Congress passed big changes to the U.S. Bankruptcy Code in 2005, the amendments were known as the "Bankruptcy Abuse Prevention and Consumer Protection Act of 2005 (BAPCPA)."
Well, the consumer credit industry was behind the changes, so surprise, the new law doesn't prevent abuse or protect consumers. Particularly in the area of income taxes, most notably for my clients with IRS problems, the new law did away with what was known as the "super-discharge" of IRS taxes in chapter 13. It used to be, that if someone was delinquent on filing their tax returns, we could file the bankruptcy, file all the delinquent tax returns, and the taxpayer could usually discharge or cancel the taxes that were more than 3 years old. But that changed in 2005.
The Bankruptcy Code was changed, so that now, taxes for which a tax return was not filed more than two years before filing bankruptcy, are not discharged. Even if you go through a chapter 13 plan, to the extent these "non-priority but non-dischargeable" taxes were not actually paid by the Chapter 13 trustee, they are not discharged, and can continue to pursue you after the chapter 13 is over.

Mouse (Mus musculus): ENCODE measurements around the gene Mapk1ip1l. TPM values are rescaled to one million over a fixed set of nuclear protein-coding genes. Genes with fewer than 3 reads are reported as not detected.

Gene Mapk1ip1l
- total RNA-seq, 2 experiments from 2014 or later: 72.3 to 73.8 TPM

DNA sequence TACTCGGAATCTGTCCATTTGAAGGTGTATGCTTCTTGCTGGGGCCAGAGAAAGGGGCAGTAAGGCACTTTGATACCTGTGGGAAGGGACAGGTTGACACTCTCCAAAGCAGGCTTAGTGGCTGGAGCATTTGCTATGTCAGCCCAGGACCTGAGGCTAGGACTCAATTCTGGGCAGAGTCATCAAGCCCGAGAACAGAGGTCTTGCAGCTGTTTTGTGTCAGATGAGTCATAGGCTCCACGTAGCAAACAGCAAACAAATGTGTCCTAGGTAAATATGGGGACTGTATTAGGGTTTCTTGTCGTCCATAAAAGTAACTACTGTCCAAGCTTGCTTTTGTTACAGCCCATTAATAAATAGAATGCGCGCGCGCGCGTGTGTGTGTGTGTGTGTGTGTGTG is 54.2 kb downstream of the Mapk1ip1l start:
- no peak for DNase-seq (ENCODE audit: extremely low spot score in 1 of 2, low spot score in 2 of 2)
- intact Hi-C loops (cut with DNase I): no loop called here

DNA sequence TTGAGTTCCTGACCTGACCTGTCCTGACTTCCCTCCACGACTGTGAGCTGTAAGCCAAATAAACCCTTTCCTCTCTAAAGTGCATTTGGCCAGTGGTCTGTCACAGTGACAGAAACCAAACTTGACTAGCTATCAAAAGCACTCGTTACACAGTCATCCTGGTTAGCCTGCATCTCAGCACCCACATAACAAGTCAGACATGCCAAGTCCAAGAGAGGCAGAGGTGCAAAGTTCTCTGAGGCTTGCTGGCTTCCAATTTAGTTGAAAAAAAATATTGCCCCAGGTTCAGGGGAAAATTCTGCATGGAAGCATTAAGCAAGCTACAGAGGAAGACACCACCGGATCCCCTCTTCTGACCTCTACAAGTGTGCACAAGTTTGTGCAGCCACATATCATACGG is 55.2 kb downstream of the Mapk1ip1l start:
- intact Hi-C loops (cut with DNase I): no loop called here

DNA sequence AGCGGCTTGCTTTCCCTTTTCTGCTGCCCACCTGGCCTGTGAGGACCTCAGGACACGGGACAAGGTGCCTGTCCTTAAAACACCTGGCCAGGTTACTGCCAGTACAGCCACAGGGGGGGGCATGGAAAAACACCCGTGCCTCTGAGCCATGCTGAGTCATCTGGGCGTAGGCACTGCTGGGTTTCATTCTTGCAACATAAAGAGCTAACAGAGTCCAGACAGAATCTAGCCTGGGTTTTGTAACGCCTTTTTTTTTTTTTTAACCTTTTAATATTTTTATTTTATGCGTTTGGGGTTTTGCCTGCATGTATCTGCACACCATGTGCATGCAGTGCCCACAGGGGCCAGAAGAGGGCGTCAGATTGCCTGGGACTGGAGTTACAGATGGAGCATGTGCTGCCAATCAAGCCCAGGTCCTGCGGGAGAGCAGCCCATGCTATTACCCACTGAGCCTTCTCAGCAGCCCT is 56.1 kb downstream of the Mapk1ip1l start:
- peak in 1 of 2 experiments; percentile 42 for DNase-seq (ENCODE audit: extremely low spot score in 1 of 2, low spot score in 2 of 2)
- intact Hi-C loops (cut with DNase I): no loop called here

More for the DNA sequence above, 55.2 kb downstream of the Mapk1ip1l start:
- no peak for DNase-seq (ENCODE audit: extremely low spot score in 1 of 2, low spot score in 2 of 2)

And even if the taxes were paid in full, they can come after you for any unpaid interest and penalties that has accrued. Only now are we seeing people complete their chapter 13's, and get billed for this old tax. If this happens to you, and you're sure that you still owe the IRS for these taxes, your most common remedy is to go on an Installment Agreement (a payment plan) with the IRS, until the balance is paid. If it is a very high balance (over $25,000), you may want to consider an Offer in Compromise, or perhaps another bankruptcy.
Consult with an expert IRS Tax /Bankruptcy lawyer for advice before you decide to do anything. I have been working with people with IRS and bankruptcy problems since 1982. If you live in the Houston, Texas area, for more information about my practice, call my office at 713-772-8037 for an appointment.